So he teaches us it is better to take the middle between excessively strict faithfulness which wears out, and excessive liberty which falsifies; most of all, it is necessary to strive to make the Authors speak in the language into which they are translated, as they would speak themselves, if they wanted to communicate their ideas in that language," Renier, 8. She proves to be knowledgeable about the topics under discussion at that time. In the perennial question of literal vs.

As a woman scholar and writer, she knows her opinion not to be held in great esteem on account of the bias usually attached to women, all the more reason not to express her point of view in the first person, but to quote a French scholar, Brumuy, relying on his authority. It being understood that this is a dilemma that has been discussed for ages by scholars and translators and that it is still in doubt what this should exactly mean, it proves at least that she did not translate without any knowledge of the theoretical problems at issue.

Particularly it could be noticed that what she said about "lifeless translation" echoed what Foscolo, a frequent guest at her literary salon, and Cesarotti were saying about translation at that time.

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I'll try, to the degree I'm able to, to follow these rules, and not to defraud my readers of some peculiar sentences, which, to comply with the spirit of our language , I have to leave out in translation, I'll quote them at the end of the Tragedy in the exact verbal version. Furthermore I will add some notes, for the most part made by Mr Le Tourneur, who, with great merit, translated all the literary works of Shakespeare into the French language, and who has provided me with nearly all the means to make this author better known in Italy," Renier, She admits the great difficulty of her work, and almost stimulating her readers' benevolence in saying she will try to do her best, she finally states exactly the strategy she adopted in translating: she tried to be "faithful" to the original, but she was sometimes obligated not to translate something, due to differences between English and Italian.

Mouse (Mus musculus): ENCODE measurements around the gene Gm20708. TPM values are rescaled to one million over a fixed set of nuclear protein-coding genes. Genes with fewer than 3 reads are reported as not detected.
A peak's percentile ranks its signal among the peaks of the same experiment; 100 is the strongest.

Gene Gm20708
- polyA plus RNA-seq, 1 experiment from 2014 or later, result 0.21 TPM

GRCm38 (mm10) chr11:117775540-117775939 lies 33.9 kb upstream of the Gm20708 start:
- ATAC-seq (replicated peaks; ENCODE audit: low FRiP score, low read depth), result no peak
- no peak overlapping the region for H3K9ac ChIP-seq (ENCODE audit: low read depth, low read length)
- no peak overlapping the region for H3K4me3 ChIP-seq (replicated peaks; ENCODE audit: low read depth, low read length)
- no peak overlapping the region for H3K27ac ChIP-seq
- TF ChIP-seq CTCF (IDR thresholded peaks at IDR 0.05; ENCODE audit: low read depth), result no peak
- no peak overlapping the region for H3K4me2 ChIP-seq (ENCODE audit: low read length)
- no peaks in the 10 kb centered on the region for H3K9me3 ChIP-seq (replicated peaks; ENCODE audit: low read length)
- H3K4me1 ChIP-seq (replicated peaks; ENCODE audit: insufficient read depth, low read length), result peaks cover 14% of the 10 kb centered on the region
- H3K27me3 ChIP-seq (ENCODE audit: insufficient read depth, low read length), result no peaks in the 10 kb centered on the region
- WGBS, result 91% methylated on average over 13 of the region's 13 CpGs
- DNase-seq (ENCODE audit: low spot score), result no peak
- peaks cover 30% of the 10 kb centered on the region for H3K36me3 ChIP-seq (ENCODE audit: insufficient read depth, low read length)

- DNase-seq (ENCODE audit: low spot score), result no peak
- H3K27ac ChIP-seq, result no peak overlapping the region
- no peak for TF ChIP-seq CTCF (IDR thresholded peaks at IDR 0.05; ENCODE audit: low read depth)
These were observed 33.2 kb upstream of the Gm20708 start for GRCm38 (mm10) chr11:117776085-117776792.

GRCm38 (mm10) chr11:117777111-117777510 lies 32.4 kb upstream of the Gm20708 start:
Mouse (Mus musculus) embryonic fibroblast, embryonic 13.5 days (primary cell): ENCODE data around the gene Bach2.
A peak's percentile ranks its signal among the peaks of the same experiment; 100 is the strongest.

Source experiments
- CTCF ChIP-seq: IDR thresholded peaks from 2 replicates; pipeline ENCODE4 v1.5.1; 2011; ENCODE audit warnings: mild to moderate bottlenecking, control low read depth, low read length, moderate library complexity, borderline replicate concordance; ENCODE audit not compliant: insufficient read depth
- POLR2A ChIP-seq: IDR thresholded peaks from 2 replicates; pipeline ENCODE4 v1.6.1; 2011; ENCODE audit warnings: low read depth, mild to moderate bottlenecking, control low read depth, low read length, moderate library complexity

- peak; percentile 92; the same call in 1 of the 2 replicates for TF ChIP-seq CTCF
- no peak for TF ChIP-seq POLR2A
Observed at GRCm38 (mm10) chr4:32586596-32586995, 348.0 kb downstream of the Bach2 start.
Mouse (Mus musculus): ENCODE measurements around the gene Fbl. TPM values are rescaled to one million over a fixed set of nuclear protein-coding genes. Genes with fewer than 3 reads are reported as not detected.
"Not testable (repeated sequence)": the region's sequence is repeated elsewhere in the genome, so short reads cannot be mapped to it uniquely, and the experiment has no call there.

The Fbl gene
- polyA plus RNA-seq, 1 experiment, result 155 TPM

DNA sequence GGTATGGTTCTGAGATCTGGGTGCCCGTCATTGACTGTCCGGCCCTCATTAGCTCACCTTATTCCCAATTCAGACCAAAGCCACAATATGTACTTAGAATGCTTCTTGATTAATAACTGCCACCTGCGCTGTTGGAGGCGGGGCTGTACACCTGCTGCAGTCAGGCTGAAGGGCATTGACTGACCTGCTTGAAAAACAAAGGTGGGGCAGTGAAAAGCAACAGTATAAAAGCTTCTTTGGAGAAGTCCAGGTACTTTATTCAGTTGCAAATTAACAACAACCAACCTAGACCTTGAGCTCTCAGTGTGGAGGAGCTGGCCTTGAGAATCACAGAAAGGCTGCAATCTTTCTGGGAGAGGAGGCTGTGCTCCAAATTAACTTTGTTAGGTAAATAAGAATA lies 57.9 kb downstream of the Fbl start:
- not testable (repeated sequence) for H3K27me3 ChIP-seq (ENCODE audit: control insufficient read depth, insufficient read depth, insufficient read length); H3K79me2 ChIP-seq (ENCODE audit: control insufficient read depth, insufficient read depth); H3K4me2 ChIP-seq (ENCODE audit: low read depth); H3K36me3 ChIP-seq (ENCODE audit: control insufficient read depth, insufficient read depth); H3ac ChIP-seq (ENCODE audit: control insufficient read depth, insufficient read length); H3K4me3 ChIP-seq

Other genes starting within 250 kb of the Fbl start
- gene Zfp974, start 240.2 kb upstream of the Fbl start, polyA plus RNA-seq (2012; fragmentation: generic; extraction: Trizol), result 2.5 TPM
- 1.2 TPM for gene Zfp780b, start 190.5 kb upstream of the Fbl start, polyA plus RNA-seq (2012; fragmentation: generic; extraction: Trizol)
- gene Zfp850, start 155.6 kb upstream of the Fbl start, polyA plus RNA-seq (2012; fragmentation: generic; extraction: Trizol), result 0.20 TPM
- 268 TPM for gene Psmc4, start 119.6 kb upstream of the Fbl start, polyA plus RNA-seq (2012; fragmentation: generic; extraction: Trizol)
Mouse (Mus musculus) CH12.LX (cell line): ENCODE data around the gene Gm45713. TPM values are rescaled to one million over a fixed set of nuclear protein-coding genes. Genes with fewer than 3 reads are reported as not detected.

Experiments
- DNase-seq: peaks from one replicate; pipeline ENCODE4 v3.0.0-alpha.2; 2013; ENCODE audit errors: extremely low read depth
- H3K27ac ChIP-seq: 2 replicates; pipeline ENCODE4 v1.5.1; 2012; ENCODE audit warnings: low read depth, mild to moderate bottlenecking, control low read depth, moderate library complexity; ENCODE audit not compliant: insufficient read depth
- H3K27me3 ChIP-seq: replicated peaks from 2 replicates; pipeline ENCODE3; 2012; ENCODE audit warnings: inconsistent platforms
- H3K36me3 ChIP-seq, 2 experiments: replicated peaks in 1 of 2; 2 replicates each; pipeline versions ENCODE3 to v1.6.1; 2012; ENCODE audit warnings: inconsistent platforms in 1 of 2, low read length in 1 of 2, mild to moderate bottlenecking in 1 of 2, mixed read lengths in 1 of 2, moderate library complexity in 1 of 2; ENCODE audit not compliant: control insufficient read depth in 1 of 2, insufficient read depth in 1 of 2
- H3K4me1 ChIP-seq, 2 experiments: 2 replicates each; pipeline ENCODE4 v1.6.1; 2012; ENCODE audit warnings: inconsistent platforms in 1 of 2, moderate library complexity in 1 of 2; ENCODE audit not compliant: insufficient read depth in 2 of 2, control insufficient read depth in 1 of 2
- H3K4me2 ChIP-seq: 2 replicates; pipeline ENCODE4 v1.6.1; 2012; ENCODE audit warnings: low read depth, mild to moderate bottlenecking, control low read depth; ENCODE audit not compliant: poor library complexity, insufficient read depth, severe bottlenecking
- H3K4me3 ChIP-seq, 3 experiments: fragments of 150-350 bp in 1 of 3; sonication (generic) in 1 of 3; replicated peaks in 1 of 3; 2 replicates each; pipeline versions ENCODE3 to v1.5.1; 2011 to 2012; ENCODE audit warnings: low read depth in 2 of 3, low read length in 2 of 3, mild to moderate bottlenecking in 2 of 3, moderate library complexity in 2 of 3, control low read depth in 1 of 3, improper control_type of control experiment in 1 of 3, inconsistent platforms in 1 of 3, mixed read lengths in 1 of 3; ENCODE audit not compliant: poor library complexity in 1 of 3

When that happened, she explained, she would report the eliminated sentences in a note, which she did. Moreover, she states that she added notes to the text, most of them taken from Le Tourneur, whose translations she says she herself used to make Shakespeare better known in Italy. As a matter of fact, even if the evidence of using French material could testify against her, she actually did exactly what she had stated in the preface she would do, use Le Tourneur's material and add her own considerations together with comments of other scholars.

In fact, as a woman translator, she knows she has to overcome the prejudice naturally attached to her work, so again she explains and gives reasons, this time stating clearly that what could be allowed to a man is not permitted to a woman. In her words, she says:. This may be the only topic a woman can discuss without fear of accusations by men. But I could not have done it justice without discussing what a lot of celebrated literary men had already written about it," Renier, She says she wrote a general introduction, with specific introductions to the individual plays, where she presents her personal thinking about them and the feelings they aroused, specifying that to talk about feelings was maybe the only thing allowed to a woman.